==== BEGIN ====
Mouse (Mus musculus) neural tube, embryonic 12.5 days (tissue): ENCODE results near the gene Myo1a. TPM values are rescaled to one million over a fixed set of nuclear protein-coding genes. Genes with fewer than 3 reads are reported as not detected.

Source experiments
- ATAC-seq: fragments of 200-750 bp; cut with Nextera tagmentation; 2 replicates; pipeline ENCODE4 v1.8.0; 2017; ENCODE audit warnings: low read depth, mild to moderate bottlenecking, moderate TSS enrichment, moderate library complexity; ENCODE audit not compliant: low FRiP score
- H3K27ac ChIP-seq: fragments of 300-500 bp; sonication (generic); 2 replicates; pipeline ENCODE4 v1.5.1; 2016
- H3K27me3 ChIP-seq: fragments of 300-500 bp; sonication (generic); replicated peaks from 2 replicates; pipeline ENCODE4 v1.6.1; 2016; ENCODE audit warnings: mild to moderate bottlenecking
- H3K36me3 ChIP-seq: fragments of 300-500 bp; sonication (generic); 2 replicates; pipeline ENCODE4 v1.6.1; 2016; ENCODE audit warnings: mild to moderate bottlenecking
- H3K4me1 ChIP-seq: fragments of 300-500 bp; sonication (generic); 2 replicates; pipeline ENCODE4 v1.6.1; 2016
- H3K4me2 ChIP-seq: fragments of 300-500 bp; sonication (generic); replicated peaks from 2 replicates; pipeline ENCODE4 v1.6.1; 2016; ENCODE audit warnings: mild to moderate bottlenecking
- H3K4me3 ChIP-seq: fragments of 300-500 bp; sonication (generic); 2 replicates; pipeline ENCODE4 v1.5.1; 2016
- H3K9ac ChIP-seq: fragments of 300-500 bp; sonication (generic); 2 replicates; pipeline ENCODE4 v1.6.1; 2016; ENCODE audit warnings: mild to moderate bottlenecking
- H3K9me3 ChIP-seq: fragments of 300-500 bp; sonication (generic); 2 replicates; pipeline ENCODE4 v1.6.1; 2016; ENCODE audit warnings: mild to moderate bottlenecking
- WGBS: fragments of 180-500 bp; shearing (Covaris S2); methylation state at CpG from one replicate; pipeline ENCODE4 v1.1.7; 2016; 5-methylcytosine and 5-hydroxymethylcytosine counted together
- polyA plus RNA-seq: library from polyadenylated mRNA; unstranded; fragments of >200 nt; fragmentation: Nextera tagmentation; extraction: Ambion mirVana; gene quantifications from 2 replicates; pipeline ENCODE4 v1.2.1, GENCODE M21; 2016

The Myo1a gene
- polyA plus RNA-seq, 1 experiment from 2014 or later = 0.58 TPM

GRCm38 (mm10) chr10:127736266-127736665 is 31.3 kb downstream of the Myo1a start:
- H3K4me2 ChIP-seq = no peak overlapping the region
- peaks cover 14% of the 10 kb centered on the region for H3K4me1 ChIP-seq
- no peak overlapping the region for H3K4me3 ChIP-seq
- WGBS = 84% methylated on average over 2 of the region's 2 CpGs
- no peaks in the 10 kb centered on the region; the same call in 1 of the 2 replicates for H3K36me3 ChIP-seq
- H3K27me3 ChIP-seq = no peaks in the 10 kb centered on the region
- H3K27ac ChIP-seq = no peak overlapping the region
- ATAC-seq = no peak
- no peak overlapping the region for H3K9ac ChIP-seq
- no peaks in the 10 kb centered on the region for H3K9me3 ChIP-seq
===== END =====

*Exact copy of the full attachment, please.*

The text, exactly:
Mouse (Mus musculus) neural tube, embryonic 12.5 days (tissue): ENCODE results near the gene Myo1a. TPM values are rescaled to one million over a fixed set of nuclear protein-coding genes. Genes with fewer than 3 reads are reported as not detected.

Source experiments
- ATAC-seq: fragments of 200-750 bp; cut with Nextera tagmentation; 2 replicates; pipeline ENCODE4 v1.8.0; 2017; ENCODE audit warnings: low read depth, mild to moderate bottlenecking, moderate TSS enrichment, moderate library complexity; ENCODE audit not compliant: low FRiP score
- H3K27ac ChIP-seq: fragments of 300-500 bp; sonication (generic); 2 replicates; pipeline ENCODE4 v1.5.1; 2016
- H3K27me3 ChIP-seq: fragments of 300-500 bp; sonication (generic); replicated peaks from 2 replicates; pipeline ENCODE4 v1.6.1; 2016; ENCODE audit warnings: mild to moderate bottlenecking
- H3K36me3 ChIP-seq: fragments of 300-500 bp; sonication (generic); 2 replicates; pipeline ENCODE4 v1.6.1; 2016; ENCODE audit warnings: mild to moderate bottlenecking
- H3K4me1 ChIP-seq: fragments of 300-500 bp; sonication (generic); 2 replicates; pipeline ENCODE4 v1.6.1; 2016
- H3K4me2 ChIP-seq: fragments of 300-500 bp; sonication (generic); replicated peaks from 2 replicates; pipeline ENCODE4 v1.6.1; 2016; ENCODE audit warnings: mild to moderate bottlenecking
- H3K4me3 ChIP-seq: fragments of 300-500 bp; sonication (generic); 2 replicates; pipeline ENCODE4 v1.5.1; 2016
- H3K9ac ChIP-seq: fragments of 300-500 bp; sonication (generic); 2 replicates; pipeline ENCODE4 v1.6.1; 2016; ENCODE audit warnings: mild to moderate bottlenecking
- H3K9me3 ChIP-seq: fragments of 300-500 bp; sonication (generic); 2 replicates; pipeline ENCODE4 v1.6.1; 2016; ENCODE audit warnings: mild to moderate bottlenecking
- WGBS: fragments of 180-500 bp; shearing (Covaris S2); methylation state at CpG from one replicate; pipeline ENCODE4 v1.1.7; 2016; 5-methylcytosine and 5-hydroxymethylcytosine counted together
- polyA plus RNA-seq: library from polyadenylated mRNA; unstranded; fragments of >200 nt; fragmentation: Nextera tagmentation; extraction: Ambion mirVana; gene quantifications from 2 replicates; pipeline ENCODE4 v1.2.1, GENCODE M21; 2016

The Myo1a gene
- polyA plus RNA-seq, 1 experiment from 2014 or later = 0.58 TPM

GRCm38 (mm10) chr10:127736266-127736665 is 31.3 kb downstream of the Myo1a start:
- H3K4me2 ChIP-seq = no peak overlapping the region
- peaks cover 14% of the 10 kb centered on the region for H3K4me1 ChIP-seq
- no peak overlapping the region for H3K4me3 ChIP-seq
- WGBS = 84% methylated on average over 2 of the region's 2 CpGs
- no peaks in the 10 kb centered on the region; the same call in 1 of the 2 replicates for H3K36me3 ChIP-seq
- H3K27me3 ChIP-seq = no peaks in the 10 kb centered on the region
- H3K27ac ChIP-seq = no peak overlapping the region
- ATAC-seq = no peak
- no peak overlapping the region for H3K9ac ChIP-seq
- no peaks in the 10 kb centered on the region for H3K9me3 ChIP-seq